SPRINGVILLE: Old Folks Services were well attended at the Methodist church last Sunday morning. The church was beautifully decorated with autumn leaves and flowers. Two of the venerable members took part. Mr. Kasson, of Kasson Corners, gave an appropriate recitation and Henry Spencer, of Lynn, gave some interesting reminiscences of old time meetings and ministers. The members of the Epworth League had prepared a lot of bouquets, which were distributed and made a happy closing to this interesting service. Flynn [Middletown Twp.]- The funeral of L. Curley was largely attended: 115 carriages.

KINGSLEY: Kingsley has, in a few years, become one of the most important shipping points on the D.L.& W. road between Binghamton and Scranton. One item alone in the shipping business at this station is worthy of note. The Harford Creamery company this year, from present indications, will send out $100,000 worth of dairy products. W.W. Adams is agent at this place. An important industry in the little town is the manufacture and sale of mill feeds. This business is assuming vast proportions and is conducted by the Stearns Brothers and W.W. Sloat.

LAWTON: A number of the boys called on John Potts one evening last week and husked three acres of corn and after a fine supper returned to their homes in the wee hours of the morning, feeling fine.

BRUSHVILLE: The reunion in Susquehanna of four brothers of the Brush family, after a separation of nearly half a century, is worthy of note. We have yet to find an inferior Brush in the whole outfit of Brushes whom we have met, but the four Brushes in question-D.A., of California; Edwin, of this place; E.J. of Port Jervis, and A.A., of Titusville, are genial, whole-souled gentlemen, who make the world better for having lived. They are here to-day, negotiating with "Dick", for special rates for board in the event of his election as sheriff of Susquehanna county.

MONTROSE: E.H. True lights his store by means of a private acetylene gas plant. It is one of the best-lighted business places in town. AND: The telephone line on the Montrose branch is completed and in operation between Tunkhannock and Lake Carey. It will be pushed through to Montrose as rapidly as possible. There will be five or six instruments put in at stations along the line, and an emergency phone installed in the baggage car on the train. In case of breakdown or other occurrence requiring communication with the terminal office, this instrument will be connected with the wires at any place the train happens to stop.

LATHROP: A very pretty wedding occurred at the home of Mr. and Mrs. C.J. Rockwell, Oct. 15. As the hands of the clock pointed at the hour of 12 the Mendelssohn Wedding March was rendered by Miss Lena Johnson. The bridal party consisted of Miss Maude May Rockwell and Mr. Fay A. Brotzman; Miss Pearl Mackey, acting as bridesmaid and Forest Brotzman, brother of the groom, as best man. The bride was attired in Turquoise Blue Crape de-Chine trimmed in white silk and lace. The bridesmaid was attired in white; the groom and best man wore the conventional black. After a bountiful dinner was served the bride and groom departed amid a shower of old shoes and rice. The presents were numerous and valuable, consisting of money, silver, glass and chinaware, an elegant dinner set and a beautiful oak rocker.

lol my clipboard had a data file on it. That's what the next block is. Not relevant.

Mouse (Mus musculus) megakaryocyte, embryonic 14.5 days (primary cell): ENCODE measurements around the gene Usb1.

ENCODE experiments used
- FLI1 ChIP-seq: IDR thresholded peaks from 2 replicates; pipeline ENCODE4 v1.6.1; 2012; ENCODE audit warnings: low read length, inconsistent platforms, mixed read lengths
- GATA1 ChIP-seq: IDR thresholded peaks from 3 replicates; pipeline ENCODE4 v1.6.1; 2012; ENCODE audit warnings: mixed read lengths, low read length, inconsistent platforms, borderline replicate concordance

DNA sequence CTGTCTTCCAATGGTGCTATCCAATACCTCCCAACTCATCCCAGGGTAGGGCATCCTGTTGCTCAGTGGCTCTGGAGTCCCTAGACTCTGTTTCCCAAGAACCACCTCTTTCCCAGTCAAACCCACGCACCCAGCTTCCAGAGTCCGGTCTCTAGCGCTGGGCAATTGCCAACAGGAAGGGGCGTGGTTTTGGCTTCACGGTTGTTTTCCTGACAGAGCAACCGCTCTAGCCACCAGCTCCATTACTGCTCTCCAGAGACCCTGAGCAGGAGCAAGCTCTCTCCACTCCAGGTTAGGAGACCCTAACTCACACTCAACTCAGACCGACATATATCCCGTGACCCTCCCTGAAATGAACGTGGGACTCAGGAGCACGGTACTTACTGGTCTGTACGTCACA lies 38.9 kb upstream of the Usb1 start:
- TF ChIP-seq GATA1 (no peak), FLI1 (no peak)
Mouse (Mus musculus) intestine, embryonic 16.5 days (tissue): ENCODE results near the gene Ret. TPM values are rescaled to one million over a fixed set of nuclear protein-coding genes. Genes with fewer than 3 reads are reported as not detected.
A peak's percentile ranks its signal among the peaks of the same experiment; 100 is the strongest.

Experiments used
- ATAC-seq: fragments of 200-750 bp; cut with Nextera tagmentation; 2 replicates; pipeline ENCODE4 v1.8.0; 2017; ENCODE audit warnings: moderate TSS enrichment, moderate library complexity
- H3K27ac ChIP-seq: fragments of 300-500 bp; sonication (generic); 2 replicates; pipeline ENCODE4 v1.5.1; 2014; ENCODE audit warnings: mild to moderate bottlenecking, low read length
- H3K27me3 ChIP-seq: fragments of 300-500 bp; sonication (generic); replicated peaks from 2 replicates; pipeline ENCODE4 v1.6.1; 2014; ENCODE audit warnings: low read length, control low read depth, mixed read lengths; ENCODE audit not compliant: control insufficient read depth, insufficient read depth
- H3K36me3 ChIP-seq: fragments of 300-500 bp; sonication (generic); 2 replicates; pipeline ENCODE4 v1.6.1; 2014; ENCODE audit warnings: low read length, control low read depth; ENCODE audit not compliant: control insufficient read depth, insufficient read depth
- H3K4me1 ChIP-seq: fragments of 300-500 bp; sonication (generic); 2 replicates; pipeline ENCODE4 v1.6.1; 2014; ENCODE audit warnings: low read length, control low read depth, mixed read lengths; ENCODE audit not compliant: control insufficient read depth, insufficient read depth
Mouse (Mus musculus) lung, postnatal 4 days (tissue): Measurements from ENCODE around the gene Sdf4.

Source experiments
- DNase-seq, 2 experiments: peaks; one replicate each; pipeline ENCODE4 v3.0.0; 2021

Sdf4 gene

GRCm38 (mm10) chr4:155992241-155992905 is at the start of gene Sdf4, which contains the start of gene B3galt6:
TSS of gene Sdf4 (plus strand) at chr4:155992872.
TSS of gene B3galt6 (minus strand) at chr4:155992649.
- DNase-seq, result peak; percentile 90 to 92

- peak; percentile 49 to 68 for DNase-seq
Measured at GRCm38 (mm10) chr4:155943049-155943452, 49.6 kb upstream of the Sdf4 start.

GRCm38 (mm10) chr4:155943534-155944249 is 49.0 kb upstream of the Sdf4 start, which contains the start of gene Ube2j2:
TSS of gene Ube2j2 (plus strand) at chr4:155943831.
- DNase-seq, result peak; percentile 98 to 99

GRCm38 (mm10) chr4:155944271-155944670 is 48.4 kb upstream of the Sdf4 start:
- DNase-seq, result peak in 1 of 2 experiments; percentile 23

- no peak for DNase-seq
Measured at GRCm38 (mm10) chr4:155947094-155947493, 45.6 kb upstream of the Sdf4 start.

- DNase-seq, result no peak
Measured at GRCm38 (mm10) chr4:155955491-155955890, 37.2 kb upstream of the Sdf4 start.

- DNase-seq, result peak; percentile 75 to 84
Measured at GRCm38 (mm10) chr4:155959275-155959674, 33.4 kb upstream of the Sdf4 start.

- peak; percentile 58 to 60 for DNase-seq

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BAND AND LEGIONNAIRES Entertain Veterans: American Legion Post 86, along with the "Select Band" of the Community High School, on October 10, dined and entertained handicapped veterans from the Wilkes-Barre Veterans Hospital Medical Center. "It was a great afternoon," remarked Legion Chairman Tom Hurley, as the high school girls played several patriotic songs, much to the delight of the vets.

Along with the music the vets – after partaking of a delicious meal of pizza, wings, beef stew, halupkis and mouthwatering sweets – were given gifts donated by the Legion’s three units – Legionnaires, Auxiliary and SAL.

Veterans and their companions were: veterans – Mike Grove, age 89; Joe Kmetz, 84; Amandus Schaffer, 85; Henry Harter, 90; Joe Szczpanski, 84; Ken Christman, 65; Walter Howet, 78; Jim Walikis, 58 and Michael Pandish, 68; companions, Ann Kmetz, Marian Kunigonis, Chester Kunigonis, Elizabeth Pengelly, Paul Makuch, Joe Wilczewski, Joe Yastremski, Bill Baggs, Joyce Emel and Celestine Susko, CTRS.

Members of the band: Amanda Rockwell, Jessica Williams, Melissa Leet, Claressa Price, Patricia Albrecht, Heather Warneke, Amanda Russell, Amanda Fallon, Katie McHale, Shannon Williams, Rhonda Scott and band director, Maria Creasy.

The veterans also received photos of the murals on the walls depicting sketches of wars the United States was involved in; the high school girls handed out handsome patriotic buttons; chief cooks, Mike Vaccaro and Tom Hurley were aided in helping to feed the vets by Mary Ficarro, Tony Napolitano, Ceil Vaccaro, John Bronchella; Sons of the American Legion ushered the vets "in and out."

SCRANTON DOCTORS Protest: Physicians at Community Medical Trauma Center threaten to leave at the end of the month unless the hospital or the state intervenes to ease crippling malpractice insurance premiums, which will more than double next year. Just think, all that money it costs to send space ships to the moon, all that money it will cost us if we go to war. Just think what "we" could do with all those billions of dollars. Put those dollars towards health benefits, not just for the senior citizens, but also for families that cannot afford health insurance – help families with low incomes. Keep Social Security solvent. We need all of our doctors. Something must be done about the cost of malpractice insurance. We already lost one doctor, who will be next? The state must be aware of the situation. Why aren’t they doing something about it?